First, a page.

Tuna farming in US waters moves closer to reality

Liza Mayer
May 14, 2019
By Liza Mayer
Tuna farming in US waters has the potential to stabilize the wild tuna population and create economic opportunities
Tuna farming in US waters has the potential to stabilize the wild tuna population and create economic opportunities Photo: Adobe Stock
A tuna hatchery being built in San Diego, California is expected to play a pivotal role in efforts to start tuna farming in the United States or, for that matter, in North America.

If all go according to plan, the hatchery will see the first cohort of Pacific bluefin tuna spawned in captivity in the US this July, according to Mark Albertson, director, strategic market development, for the Illinois Soybean Association (ISA).

Alejandro Buentello, PhD, president of Ichthus Unlimited LLC of Iowa, leads the hatchery project to cultivate Pacific bluefin tuna eggs, raise them to juvenile fish and distribute them to tuna farms to be raised to market size.  The hatchery is the first of its kind in North America and the third bluefin hatchery in the world.

Tuna “ranching,” where juvenile tuna are taken from the ocean and then fattened in net pens, is the only tuna “farming” being done currently in North America. But the practice is unsustainable. “The tuna ranching industry is constrained by a stringent quota system that limits the amount of wild tuna they can catch to stock in oceanic cages,” says Buentello.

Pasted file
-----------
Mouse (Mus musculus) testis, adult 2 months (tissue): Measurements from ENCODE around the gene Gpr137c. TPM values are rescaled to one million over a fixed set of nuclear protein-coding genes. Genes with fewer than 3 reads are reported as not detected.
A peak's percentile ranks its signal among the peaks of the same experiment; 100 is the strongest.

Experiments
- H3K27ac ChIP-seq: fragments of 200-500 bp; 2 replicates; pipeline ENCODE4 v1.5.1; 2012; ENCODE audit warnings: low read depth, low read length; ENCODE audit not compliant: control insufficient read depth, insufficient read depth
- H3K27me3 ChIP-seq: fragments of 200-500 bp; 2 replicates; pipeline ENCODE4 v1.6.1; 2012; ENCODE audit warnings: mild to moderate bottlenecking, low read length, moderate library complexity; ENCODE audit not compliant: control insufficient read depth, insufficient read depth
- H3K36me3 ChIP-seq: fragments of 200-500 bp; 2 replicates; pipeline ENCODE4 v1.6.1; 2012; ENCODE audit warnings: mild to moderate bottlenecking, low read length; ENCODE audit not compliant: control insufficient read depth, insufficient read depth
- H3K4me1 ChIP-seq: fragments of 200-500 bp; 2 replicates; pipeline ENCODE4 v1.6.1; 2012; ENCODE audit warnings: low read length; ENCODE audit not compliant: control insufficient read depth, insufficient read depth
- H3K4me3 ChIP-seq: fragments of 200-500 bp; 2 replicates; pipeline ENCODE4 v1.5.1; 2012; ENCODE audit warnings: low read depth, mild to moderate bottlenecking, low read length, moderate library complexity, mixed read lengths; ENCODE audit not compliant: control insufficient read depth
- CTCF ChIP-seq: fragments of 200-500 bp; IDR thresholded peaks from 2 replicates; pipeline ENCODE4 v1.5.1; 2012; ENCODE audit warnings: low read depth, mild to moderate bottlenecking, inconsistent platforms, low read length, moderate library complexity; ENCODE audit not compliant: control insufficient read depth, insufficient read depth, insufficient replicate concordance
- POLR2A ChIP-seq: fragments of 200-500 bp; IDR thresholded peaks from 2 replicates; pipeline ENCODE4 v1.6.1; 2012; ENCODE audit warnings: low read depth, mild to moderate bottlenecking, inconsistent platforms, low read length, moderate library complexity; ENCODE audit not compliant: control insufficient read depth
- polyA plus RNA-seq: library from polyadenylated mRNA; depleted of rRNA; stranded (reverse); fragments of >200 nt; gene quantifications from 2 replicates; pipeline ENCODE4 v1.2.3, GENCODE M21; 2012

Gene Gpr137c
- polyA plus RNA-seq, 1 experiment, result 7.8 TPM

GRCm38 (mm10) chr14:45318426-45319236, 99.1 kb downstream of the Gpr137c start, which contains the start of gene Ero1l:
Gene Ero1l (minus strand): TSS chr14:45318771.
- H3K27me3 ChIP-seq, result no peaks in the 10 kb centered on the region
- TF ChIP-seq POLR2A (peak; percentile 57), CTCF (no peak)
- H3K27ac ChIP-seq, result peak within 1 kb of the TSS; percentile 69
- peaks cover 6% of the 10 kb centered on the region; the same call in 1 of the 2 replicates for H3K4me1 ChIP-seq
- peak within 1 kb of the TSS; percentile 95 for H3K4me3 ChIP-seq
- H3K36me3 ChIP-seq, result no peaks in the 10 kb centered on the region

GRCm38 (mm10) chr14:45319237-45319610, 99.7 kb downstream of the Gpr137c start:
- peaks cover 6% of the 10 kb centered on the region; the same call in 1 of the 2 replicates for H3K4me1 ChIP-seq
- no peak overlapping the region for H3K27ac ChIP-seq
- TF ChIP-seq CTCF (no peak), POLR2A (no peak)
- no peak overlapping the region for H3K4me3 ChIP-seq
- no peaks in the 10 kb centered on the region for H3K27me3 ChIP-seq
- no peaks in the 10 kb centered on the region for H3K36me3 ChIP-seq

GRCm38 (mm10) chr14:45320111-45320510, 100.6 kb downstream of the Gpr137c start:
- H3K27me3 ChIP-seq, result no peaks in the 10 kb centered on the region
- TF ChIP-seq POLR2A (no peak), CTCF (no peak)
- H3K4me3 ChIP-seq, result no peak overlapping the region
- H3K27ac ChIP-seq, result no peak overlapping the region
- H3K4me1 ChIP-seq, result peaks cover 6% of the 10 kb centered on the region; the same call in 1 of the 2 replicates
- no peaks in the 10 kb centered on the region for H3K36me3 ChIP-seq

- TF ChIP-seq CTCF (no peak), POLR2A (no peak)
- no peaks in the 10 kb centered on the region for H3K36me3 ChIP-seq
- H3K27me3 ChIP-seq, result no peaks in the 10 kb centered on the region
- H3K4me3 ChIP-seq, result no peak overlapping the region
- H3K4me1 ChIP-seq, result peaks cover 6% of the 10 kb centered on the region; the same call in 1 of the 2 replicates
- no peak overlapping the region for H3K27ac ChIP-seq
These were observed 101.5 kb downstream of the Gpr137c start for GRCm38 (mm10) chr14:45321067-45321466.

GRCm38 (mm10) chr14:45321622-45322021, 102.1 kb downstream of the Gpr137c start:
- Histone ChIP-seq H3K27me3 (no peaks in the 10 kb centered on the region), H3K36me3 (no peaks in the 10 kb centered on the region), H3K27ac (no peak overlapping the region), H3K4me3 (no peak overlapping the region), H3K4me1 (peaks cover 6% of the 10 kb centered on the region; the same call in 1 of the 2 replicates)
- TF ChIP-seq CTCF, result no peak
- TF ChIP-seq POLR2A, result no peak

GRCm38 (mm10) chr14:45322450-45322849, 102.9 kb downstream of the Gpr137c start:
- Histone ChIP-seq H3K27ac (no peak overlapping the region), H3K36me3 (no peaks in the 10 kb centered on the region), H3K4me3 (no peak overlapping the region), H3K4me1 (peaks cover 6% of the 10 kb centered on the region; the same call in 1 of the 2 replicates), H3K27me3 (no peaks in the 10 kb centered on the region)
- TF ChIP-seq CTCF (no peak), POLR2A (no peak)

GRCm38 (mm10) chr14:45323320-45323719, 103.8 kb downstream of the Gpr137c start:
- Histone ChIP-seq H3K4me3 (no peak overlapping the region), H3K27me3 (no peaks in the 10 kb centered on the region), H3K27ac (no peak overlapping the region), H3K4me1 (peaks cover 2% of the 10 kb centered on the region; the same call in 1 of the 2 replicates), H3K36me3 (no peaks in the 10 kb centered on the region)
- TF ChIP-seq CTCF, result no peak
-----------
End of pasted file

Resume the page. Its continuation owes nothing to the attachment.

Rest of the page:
Successful hatching of tuna in captivity will be a big breakthrough in efforts to commercially farm them.

“Bluefin tuna aquaculture represents a major, new high-value market for US farmers, but there is much science to be done to produce the fish entirely under farmed conditions,” says Sally Rockey, executive director of the Foundation for Food and Agriculture Research, which is co-funding the project along with the ISA. “This research has the potential to not only stabilize the wild population, but also create economic opportunities in farming the delicacy,” she added.

Efforts toward commercial-scale tuna farming achieved a milestone earlier with the development of a soy-based feed that can be commercially manufactured.

“The aquaculture industry can use soy-based tuna feed to improve tuna sustainability,” says Scott Gaffner, an ISA director and soybean producer from Greenville, Illinois. “That will significantly reduce the environmental impact of raising tuna and build market demand for soy protein.”

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